There is no wrong way to give. However, applying tax saving strategies can save you money on your charitable dollars. The new tax code will force many more people to take the standard deduction (90% vs. 70%). Those who are used to itemizing might now think there is no longer a tax incentive for charitable giving. We want you to know there are still ways to reduce your taxes by giving to the charities you care about.
Stacking Cash Donations
If you typically write checks to charities or use your credit card for donations, you still get a tax deduction if you itemize. If you are no longer able to itemize, it doesn’t mean you will never get a write-off for your donations. You might just need to be a little more strategic about when you make your charitable contributions. For example, if you traditionally give cash donations of $2,000 annually, and you don’t have enough deductions to itemize, you might want to consider “stacking” your charitable contributions. Instead of giving $2,000 in 2018 and $2,000 in 2019, consider giving $4,000 in 2018. This could allow you to itemize in 2018 – giving you tax savings – even though you will claim the standard deduction in 2019.
Donating Appreciated Assets
If you have appreciated shares of stocks or mutual funds and you give cash to charities, STOP! You get more tax benefits by donating shares of appreciated stock (which you held for at least a year). You receive a deduction for the full value of the transfer, while avoiding capital gains tax on the appreciation. Combine this strategy with the above mentioned “stacking” technique to avoid capital gains and reduce your taxes.
Establishing Donor Advised Funds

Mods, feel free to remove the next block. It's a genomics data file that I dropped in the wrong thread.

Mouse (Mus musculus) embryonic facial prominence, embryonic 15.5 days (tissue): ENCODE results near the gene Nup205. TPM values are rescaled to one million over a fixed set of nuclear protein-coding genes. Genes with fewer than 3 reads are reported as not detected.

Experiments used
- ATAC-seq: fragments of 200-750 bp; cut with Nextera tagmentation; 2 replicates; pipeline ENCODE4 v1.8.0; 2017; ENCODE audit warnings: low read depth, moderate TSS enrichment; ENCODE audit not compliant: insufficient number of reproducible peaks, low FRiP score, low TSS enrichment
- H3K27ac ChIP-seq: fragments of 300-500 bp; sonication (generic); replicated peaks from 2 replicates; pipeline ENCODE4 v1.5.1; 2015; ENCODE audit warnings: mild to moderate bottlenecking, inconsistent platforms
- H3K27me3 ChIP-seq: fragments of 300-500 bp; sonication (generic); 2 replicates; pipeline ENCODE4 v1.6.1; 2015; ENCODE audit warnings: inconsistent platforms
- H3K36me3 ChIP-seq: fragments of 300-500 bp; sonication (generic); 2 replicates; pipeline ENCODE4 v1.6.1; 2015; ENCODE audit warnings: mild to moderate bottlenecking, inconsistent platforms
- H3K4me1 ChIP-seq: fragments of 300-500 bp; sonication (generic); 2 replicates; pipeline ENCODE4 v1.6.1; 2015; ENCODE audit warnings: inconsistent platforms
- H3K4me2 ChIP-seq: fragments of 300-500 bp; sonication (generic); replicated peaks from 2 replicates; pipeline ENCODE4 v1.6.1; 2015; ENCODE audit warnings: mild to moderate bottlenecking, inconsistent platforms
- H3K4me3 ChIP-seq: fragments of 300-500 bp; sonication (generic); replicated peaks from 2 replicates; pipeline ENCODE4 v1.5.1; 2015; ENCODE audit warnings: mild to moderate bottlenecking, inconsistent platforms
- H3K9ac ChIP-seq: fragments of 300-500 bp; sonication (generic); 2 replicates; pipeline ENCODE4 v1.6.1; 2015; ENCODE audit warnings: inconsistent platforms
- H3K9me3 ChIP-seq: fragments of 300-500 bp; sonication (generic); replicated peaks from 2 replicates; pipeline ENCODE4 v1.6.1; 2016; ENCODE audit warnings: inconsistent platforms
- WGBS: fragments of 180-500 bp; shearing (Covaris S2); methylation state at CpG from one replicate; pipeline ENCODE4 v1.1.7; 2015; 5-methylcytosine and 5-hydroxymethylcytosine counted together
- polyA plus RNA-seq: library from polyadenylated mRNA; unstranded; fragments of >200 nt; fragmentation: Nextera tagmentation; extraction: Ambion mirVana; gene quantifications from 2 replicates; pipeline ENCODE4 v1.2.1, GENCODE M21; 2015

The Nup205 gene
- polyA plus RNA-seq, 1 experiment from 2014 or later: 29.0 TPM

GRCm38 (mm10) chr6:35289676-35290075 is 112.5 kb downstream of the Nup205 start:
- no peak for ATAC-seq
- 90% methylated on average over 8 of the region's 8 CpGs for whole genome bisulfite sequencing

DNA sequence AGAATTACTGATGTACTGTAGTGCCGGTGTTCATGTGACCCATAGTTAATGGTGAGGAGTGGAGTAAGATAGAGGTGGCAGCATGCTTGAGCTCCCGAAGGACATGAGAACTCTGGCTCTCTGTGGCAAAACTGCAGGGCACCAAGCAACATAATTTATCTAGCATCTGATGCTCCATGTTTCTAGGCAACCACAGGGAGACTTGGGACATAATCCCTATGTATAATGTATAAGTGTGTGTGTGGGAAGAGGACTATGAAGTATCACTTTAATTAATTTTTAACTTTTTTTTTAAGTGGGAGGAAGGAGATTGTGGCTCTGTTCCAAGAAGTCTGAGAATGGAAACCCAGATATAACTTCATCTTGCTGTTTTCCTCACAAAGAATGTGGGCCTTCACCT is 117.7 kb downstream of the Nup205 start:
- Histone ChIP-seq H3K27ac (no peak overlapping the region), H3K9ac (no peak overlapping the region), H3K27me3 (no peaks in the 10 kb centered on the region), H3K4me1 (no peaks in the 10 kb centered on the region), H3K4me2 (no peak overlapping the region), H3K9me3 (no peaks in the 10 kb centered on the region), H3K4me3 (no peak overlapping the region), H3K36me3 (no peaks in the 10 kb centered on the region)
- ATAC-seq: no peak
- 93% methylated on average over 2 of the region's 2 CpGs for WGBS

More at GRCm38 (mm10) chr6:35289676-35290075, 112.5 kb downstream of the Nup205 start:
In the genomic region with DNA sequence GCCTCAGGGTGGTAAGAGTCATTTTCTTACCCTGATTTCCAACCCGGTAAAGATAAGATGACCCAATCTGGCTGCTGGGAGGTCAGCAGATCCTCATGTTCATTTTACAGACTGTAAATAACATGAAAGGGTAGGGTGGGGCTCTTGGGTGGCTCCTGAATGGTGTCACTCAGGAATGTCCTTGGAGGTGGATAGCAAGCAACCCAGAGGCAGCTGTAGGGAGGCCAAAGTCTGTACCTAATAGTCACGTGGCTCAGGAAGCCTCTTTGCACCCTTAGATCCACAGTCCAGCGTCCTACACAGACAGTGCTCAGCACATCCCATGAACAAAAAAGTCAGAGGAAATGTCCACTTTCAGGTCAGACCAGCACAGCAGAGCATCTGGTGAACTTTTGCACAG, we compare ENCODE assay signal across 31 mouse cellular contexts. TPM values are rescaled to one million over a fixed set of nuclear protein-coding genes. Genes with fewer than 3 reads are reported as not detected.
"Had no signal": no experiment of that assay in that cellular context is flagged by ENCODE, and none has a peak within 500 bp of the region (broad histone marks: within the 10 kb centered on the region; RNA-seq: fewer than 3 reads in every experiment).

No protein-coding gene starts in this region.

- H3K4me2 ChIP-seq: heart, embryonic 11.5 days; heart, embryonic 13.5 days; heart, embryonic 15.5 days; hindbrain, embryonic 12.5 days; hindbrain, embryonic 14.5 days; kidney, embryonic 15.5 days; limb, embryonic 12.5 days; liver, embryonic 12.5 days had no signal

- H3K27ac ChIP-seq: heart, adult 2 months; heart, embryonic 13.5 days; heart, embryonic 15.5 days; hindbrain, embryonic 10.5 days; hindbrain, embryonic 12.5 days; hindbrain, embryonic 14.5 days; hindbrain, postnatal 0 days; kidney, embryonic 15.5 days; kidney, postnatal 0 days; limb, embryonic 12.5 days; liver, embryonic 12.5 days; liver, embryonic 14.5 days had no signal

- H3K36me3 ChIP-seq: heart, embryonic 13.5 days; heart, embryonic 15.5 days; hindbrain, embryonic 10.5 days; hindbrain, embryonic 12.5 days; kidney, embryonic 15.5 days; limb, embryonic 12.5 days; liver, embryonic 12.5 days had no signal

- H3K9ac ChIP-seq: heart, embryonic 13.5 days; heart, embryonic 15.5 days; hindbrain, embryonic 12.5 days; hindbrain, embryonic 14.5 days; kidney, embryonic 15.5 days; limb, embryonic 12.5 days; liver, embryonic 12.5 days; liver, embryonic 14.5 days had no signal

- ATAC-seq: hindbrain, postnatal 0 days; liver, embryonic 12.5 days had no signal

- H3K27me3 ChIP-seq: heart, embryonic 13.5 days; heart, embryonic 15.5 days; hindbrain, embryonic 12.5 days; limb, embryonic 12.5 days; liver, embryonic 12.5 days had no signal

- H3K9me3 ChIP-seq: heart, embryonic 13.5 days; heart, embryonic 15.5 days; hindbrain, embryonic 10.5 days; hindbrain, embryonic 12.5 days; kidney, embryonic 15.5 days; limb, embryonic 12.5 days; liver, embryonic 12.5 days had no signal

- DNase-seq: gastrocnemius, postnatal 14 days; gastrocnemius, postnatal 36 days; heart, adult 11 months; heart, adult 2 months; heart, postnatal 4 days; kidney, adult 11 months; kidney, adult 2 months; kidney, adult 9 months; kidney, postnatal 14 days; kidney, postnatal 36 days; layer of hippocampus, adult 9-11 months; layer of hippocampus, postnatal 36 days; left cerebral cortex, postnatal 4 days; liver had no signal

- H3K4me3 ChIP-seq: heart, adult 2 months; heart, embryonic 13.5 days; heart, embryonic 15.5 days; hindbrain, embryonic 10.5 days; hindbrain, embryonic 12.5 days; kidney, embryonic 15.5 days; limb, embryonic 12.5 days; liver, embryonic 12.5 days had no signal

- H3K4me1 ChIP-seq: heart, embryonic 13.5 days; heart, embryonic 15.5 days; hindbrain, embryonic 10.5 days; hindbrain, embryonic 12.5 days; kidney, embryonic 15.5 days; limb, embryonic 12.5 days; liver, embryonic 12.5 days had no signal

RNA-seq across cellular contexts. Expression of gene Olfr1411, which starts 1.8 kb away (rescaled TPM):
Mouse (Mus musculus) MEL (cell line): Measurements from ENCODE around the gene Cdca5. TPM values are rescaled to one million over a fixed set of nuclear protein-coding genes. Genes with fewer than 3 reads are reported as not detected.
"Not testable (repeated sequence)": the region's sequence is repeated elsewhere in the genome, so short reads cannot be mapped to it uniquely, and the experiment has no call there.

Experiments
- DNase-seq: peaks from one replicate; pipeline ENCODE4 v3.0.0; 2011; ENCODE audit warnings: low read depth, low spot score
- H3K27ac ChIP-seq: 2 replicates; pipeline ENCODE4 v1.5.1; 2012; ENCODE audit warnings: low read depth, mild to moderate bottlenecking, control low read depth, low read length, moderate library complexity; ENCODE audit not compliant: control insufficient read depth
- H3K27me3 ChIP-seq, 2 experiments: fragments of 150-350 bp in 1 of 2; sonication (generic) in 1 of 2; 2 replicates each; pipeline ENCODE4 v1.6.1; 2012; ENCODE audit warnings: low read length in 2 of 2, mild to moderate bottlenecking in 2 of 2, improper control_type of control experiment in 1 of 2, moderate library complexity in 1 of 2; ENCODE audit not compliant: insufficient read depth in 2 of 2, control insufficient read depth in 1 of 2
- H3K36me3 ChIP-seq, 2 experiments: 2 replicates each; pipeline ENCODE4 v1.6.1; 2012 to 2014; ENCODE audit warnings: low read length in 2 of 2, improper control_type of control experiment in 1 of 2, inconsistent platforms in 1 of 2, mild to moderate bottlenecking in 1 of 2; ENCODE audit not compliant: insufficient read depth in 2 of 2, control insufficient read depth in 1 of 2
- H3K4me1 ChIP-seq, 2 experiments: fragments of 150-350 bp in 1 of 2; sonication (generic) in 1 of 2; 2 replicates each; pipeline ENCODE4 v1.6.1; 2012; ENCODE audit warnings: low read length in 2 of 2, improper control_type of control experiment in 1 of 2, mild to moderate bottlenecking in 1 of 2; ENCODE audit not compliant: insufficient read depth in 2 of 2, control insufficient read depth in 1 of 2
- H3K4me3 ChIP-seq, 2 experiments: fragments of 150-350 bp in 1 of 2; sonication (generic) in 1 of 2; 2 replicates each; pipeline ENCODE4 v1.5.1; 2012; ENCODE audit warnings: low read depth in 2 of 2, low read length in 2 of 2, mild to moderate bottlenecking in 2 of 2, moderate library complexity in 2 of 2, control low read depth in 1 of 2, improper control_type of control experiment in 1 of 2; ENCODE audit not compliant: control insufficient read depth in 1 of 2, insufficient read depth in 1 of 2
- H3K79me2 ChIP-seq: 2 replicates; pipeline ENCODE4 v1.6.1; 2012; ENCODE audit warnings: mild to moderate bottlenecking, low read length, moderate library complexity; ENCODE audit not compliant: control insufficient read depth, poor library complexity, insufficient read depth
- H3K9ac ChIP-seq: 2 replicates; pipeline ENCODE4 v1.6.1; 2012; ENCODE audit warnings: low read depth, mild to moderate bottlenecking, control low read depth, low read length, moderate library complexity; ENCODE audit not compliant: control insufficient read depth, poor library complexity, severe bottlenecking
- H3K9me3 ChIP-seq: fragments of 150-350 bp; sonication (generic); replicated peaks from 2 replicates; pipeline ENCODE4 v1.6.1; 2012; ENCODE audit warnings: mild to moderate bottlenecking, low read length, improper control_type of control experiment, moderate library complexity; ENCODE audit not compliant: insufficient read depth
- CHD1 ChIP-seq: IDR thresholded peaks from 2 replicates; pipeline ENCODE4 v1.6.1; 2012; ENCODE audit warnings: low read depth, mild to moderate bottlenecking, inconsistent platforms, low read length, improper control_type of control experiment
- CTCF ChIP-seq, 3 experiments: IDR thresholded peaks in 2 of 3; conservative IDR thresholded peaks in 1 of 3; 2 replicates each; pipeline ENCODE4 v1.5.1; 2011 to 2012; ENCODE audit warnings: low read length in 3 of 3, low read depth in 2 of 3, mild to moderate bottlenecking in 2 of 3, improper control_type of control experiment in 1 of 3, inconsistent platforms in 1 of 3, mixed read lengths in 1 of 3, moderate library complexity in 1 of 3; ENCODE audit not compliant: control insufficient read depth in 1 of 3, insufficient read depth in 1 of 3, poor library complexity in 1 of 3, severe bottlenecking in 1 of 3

A donor advised fund (DAF) is a tax-efficient and convenient way to stretch your charitable donation dollars. Before you decide not to read further, please know that a DAF is not limited to the ultra-wealthy. Some foundations allow you to open a fund for as little as $1,800 and your grants (what you want to donate to your favorite charities) from your fund can be as small as $100 each. If you tend to make significant charitable contributions each year, a DAF can give you greater tax savings, boost your charitable dollars and provide more convenience and flexibility.
Here’s how a DAF works: A DAF is like a “charitable IRA.” You get a tax deduction as soon as you contribute to the DAF and the money is invested until you decide to make grants to the charities of your choosing. By investing your charitable funds, you will have a larger pool from which to make donations. When you want to donate to a charity, you simply log in to your online DAF account and designate the amount and recipient of your grant. At the end of the year, you no longer need to list each individual contribution on your tax return. Your DAF will summarize your annual contributions and you only need to report one number. Many DAF’s also serve as your charitable giving liaison, helping with research and recommending the best charities in in your areas of interest.
Putting It All Together
By combining all three of these suggestions, you can get the most bang for your buck. You can stack the contributions of appreciated shares to your DAF, giving you an immediate tax break in the contribution year, minimizing capital gains tax, and growing your charitable funds tax free until you make a distribution to a charity. Ultimately, with proper planning you can maximize your charitable giving in the most tax efficient way, benefiting both the charitable organizations and you.